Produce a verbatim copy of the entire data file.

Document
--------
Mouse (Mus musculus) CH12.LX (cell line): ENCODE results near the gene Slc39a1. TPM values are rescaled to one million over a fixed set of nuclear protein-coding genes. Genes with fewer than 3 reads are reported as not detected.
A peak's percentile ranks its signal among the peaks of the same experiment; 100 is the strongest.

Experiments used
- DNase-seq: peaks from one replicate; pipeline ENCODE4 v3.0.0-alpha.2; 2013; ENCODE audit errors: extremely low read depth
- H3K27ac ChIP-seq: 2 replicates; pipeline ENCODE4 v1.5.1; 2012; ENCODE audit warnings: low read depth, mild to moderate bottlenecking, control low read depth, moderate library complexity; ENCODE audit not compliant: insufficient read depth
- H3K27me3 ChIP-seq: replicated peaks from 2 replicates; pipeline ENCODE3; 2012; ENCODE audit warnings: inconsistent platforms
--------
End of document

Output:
Mouse (Mus musculus) CH12.LX (cell line): ENCODE results near the gene Slc39a1. TPM values are rescaled to one million over a fixed set of nuclear protein-coding genes. Genes with fewer than 3 reads are reported as not detected.
A peak's percentile ranks its signal among the peaks of the same experiment; 100 is the strongest.

Experiments used
- DNase-seq: peaks from one replicate; pipeline ENCODE4 v3.0.0-alpha.2; 2013; ENCODE audit errors: extremely low read depth
- H3K27ac ChIP-seq: 2 replicates; pipeline ENCODE4 v1.5.1; 2012; ENCODE audit warnings: low read depth, mild to moderate bottlenecking, control low read depth, moderate library complexity; ENCODE audit not compliant: insufficient read depth
- H3K27me3 ChIP-seq: replicated peaks from 2 replicates; pipeline ENCODE3; 2012; ENCODE audit warnings: inconsistent platforms